$6,000
(still need $2,000)

This phase includes
* Demonstration gardens
* Native plants
* Quiet contemplation spaces
* Habitat and foraging diversity for native birds
* Inspiring and encouraging Vermont gardeners and would-be gardeners

The Gardens phase integrates previous work by staff, interns, and gardeners on local, bird-friendly plantings, garden layout, and native species. Garden beds, paths, booklets, informative signs, and short education tours all extend the experience.

 

Bridges to Birds: where we’ve been

How it All Began in July 2013: Flash flooding at the Museum
Plus photos.
Last Year’s Update: Bridges to Birds: Connecting to People
More about the Treehouse: A New Point of View (from our Treehouse)
A booklet about it: Bridges to Birds (1Mb PDF)
And the collected posts (tagged “Bridges to Birds”)

Donate to help! We happily accept donations online through JustGive, NetworkForGood, and PayPal. You can also call (802) 434-2167 with your credit card info, or send a check in any amount at any time to

Birds of Vermont Museum
900 Sherman Hollow Road
Huntington, Vermont 05462

We Remember

October 3, 2014

This post appeared first in our late summer 2014 issue of Chip Notes.

The fabric of the Museum’s history has been woven by many people. A few add a strand or two of color, while others provide the very warp that holds it all together. Unfortunately, there comes a time to say good-bye to some of these people. We are grateful for them, and we will miss them.

Ed Everts, 1919-2013

Ed Everts was a dear friend and instrumental in turning the Birds of Vermont Museum into a reality. He provided the initial funding that allowed Bob to start carving. Ed, and his partner Raven Davis, are remembered not only for their support, but also for their friendship.

In addition to all he did for the Museum, Ed was devoted to his family, spreading peace, working with the Peace and Justice Center , and exploring the world (sometimes with Bob and Gale in a VW microbus).

Mary B. Fell, 1920-2014

Mary Fell was a resident of Underhill. In addition to time spent volunteering for the historical society, she was a dedicated volunteer for Meals on Wheels and also volunteered many hours at Audubon Vermont‘s Sugar-on-Snow parties.

The General Assembly of Vermont wrote a resolution honoring her for her work. Her friend, Carol Wagner, is spearheading a campaign to dedicate a bench to Mary. The bench will be placed in the gardens along the path to the treehouse.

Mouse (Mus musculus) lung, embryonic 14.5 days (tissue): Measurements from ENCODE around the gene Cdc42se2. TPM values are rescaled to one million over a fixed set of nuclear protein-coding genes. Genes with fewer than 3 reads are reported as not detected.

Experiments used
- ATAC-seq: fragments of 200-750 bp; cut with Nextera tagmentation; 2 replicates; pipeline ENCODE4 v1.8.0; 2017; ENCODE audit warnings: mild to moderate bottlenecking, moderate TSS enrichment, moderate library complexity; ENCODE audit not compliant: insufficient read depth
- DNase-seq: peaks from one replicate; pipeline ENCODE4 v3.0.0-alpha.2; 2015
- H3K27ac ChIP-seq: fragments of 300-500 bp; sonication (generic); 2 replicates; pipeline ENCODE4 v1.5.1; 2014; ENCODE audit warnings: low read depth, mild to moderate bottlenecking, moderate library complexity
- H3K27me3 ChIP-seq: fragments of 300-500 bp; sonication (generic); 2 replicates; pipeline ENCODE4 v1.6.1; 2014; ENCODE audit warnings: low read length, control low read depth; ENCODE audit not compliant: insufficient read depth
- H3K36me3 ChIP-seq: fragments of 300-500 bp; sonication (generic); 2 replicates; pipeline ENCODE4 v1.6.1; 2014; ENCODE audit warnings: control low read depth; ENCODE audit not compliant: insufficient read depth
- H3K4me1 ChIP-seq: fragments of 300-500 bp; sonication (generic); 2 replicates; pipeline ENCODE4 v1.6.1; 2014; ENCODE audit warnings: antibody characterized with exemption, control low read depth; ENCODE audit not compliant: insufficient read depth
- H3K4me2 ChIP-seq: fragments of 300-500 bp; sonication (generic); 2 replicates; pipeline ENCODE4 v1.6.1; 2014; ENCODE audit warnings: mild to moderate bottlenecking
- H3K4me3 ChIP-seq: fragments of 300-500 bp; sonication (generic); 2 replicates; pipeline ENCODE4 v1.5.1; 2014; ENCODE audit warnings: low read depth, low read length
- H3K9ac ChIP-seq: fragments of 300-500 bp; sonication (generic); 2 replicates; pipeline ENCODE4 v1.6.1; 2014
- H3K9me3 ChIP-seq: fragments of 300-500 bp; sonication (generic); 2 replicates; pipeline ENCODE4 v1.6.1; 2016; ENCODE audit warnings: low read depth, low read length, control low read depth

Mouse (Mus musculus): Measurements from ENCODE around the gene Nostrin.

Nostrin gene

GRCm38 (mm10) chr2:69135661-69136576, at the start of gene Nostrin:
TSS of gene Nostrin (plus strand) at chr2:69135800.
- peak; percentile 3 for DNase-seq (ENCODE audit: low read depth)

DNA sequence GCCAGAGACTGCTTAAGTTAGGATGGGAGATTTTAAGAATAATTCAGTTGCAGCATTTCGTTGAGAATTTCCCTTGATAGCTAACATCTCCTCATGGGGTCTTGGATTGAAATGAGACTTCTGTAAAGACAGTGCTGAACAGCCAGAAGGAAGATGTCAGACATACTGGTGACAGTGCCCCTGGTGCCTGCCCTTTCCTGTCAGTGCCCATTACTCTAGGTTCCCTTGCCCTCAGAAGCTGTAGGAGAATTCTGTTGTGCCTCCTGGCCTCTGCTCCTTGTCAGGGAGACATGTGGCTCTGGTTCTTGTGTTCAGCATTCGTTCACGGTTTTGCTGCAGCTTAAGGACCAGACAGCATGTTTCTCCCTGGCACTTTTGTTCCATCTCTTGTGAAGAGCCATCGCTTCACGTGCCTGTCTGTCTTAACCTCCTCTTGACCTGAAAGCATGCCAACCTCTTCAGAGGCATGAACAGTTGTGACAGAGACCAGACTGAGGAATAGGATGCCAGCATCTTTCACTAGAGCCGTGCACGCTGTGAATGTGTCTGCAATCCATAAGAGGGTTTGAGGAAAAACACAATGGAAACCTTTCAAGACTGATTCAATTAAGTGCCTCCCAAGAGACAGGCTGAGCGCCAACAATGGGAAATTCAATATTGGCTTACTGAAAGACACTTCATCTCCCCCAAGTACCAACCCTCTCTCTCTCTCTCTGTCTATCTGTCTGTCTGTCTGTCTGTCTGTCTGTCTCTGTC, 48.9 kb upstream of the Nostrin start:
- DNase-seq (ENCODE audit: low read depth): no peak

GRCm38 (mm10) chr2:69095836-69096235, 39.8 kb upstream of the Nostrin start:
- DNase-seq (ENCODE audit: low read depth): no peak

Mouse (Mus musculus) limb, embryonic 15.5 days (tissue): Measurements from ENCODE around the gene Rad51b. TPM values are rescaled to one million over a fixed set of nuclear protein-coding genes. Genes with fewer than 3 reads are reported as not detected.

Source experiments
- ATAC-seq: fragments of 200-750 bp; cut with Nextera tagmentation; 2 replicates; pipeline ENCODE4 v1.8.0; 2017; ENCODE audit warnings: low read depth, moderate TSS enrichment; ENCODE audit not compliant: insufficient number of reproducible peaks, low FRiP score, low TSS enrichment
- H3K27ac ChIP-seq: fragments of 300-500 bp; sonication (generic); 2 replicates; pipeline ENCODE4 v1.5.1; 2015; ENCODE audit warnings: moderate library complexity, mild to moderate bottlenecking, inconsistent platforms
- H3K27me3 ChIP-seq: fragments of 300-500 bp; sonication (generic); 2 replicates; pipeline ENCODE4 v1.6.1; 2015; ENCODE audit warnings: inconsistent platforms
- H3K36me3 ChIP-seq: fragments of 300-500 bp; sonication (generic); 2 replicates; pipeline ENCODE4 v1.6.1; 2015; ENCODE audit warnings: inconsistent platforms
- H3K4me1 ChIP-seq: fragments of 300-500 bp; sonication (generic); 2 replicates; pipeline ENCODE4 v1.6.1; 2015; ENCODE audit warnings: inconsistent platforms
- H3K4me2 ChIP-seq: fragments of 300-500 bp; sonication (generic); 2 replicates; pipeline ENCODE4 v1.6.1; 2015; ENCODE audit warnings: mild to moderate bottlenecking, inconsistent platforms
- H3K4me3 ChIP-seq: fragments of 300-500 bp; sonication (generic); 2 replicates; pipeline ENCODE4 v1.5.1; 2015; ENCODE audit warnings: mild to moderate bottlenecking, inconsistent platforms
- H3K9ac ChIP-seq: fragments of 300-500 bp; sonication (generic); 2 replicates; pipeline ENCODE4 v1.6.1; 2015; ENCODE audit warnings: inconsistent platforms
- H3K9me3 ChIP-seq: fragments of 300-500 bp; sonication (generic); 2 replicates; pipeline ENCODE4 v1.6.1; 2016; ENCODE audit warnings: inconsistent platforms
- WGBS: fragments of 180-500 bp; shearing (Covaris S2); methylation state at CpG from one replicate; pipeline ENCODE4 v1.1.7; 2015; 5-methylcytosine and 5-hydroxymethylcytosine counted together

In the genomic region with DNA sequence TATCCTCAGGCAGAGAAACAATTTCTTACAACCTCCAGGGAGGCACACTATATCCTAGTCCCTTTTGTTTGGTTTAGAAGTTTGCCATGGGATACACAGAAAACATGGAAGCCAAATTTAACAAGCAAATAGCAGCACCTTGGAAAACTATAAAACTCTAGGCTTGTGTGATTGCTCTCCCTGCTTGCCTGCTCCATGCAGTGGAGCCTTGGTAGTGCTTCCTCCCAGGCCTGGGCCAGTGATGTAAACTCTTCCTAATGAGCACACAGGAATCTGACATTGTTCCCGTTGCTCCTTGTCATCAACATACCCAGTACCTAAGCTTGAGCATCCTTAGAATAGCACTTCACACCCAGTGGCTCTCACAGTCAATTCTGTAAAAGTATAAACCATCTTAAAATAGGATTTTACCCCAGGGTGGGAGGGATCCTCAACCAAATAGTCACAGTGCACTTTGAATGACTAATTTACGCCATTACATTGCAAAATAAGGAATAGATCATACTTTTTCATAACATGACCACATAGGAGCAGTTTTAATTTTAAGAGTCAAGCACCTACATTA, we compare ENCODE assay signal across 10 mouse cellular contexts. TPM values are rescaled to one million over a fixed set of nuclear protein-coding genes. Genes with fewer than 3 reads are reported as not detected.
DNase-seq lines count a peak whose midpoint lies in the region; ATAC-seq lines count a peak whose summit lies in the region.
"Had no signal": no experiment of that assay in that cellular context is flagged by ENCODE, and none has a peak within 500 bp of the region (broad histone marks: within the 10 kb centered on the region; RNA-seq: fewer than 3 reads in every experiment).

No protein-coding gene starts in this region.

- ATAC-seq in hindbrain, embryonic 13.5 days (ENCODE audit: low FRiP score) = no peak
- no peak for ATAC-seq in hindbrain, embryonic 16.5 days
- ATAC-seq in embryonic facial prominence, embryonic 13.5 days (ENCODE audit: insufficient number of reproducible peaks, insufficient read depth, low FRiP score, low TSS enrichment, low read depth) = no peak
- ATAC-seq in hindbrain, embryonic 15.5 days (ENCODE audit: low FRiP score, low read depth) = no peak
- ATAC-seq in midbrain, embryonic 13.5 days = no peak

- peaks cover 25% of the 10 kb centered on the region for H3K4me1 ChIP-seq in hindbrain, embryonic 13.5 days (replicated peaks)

Hubert “Hub” Vogelmann, 1928-2013

Hub had personal ties with the Museum through his connections to Bob and Gale. He and his wife, Marie, were two of the Museum’s charter members. He had a close personal connection with the Museum’s mission of conservation. Hub worked with Bob and others to preserve Vermont ridgelines and mountaintops.

Hub was a botanist whose groundbreaking work on Camel’s Hump led to national attention regarding issues with acid-rain. He also co-founded Vermont’s chapter of the Nature Conservancy. In addition to serving on state and national environmental boards, he served on the Museum’s advisory board.

 

 

 

 

The Bird Carver’s Daughter (Part 8: My Dead Arm)

September 19, 2014

Guest post by Kari Jo Spear, Photographer, Novelist, and Daughter of Bob Spear
This post appeared first in our late summer 2014 issue of
Chip Notes.

My arm was killing me. Every muscle burned, my fingers cramped, and my shoulder barely fit in its socket any longer. In other words, I was in agony, and it was all my father’s fault. I was furious with those stupid birds of his and his stupid idea about carving every freaking bird that had ever been stupid enough to set its freaking feathers in Vermont. And I was mostly mad about his stupid idea to rebuild the barn on the old foundation next to Gale’s house and keep his stupid birds in there.

I was going to be maimed for life because of this! I was never going to be able to use my right arm again. My fingers were ice cold and I could barely feel them, much less move them. Any doctor would agree this was child abuse. I should be put into foster care and live in a nice, normal apartment in a city and never have to look at another bird again as long as I lived!